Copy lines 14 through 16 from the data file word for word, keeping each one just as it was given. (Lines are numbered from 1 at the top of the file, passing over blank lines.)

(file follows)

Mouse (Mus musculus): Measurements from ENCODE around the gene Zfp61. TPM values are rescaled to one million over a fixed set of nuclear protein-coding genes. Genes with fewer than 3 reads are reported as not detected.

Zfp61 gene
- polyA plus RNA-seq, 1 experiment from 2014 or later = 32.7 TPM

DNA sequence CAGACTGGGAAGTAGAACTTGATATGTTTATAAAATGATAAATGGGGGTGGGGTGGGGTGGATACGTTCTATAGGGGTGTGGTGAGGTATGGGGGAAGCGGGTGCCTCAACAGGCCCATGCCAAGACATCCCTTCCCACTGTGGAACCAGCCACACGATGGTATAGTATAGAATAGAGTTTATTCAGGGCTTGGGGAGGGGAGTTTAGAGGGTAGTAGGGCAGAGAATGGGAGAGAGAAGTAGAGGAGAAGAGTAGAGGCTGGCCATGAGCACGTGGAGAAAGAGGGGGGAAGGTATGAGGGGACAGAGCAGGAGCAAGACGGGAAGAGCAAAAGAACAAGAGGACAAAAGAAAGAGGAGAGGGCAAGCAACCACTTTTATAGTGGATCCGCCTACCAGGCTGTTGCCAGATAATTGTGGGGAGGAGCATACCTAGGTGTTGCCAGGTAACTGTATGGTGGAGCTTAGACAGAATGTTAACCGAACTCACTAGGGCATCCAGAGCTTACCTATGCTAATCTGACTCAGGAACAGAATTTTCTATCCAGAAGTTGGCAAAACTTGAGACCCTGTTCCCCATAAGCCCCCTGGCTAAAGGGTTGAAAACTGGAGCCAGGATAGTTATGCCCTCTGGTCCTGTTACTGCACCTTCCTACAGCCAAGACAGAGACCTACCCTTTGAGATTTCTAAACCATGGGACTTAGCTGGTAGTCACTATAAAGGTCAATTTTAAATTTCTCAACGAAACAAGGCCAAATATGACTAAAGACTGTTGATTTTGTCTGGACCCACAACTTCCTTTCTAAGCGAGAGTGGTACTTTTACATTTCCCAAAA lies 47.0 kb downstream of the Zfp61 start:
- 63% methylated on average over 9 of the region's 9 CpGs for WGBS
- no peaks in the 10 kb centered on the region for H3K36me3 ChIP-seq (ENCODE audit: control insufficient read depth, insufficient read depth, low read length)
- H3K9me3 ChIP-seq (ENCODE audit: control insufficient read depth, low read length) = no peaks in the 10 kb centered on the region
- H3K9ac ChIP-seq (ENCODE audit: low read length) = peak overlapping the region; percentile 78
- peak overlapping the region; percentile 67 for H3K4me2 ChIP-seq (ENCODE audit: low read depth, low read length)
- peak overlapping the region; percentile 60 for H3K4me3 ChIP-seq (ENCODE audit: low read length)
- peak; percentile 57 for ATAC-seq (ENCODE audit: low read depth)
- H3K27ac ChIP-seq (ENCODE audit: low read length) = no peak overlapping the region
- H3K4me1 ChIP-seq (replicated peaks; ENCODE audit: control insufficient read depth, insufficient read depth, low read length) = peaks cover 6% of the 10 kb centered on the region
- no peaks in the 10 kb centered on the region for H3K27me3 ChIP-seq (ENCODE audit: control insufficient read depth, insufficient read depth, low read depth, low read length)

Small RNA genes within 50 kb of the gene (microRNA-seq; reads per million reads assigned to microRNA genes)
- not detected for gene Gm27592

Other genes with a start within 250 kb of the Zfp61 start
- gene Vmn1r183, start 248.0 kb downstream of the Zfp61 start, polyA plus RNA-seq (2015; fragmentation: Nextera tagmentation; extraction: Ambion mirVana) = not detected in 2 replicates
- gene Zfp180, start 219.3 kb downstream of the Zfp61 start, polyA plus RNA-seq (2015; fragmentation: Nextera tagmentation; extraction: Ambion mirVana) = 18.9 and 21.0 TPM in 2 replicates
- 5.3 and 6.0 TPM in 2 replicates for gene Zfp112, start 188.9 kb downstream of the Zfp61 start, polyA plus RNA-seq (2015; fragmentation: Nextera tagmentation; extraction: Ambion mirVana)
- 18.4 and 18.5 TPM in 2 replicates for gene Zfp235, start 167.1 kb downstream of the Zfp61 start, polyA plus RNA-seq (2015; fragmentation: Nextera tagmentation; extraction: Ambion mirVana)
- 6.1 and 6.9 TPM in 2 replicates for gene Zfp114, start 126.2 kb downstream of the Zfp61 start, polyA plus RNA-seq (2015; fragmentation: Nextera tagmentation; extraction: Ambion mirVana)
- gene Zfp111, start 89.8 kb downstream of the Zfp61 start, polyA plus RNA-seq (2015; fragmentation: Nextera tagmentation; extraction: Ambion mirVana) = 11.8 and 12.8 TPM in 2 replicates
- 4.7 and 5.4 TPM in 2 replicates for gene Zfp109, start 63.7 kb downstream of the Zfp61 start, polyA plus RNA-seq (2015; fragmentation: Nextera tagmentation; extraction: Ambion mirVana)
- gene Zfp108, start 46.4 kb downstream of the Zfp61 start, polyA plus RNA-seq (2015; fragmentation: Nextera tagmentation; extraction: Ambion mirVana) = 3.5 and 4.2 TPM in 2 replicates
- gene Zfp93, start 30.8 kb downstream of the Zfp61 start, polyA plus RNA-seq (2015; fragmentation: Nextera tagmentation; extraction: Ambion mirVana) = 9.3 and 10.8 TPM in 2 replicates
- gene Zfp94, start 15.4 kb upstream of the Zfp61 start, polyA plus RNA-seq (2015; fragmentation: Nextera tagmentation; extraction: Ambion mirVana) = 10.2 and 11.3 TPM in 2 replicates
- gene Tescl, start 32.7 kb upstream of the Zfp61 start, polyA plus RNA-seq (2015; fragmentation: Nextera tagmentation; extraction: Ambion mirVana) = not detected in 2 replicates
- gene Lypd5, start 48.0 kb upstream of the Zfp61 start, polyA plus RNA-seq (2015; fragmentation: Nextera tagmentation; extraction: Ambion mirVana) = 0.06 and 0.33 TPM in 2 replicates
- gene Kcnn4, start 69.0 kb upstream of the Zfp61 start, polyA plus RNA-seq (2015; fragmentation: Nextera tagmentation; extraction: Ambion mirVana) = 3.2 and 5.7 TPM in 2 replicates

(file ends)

- no peaks in the 10 kb centered on the region for H3K27me3 ChIP-seq (ENCODE audit: control insufficient read depth, insufficient read depth, low read depth, low read length)

Small RNA genes within 50 kb of the gene (microRNA-seq; reads per million reads assigned to microRNA genes)
- not detected for gene Gm27592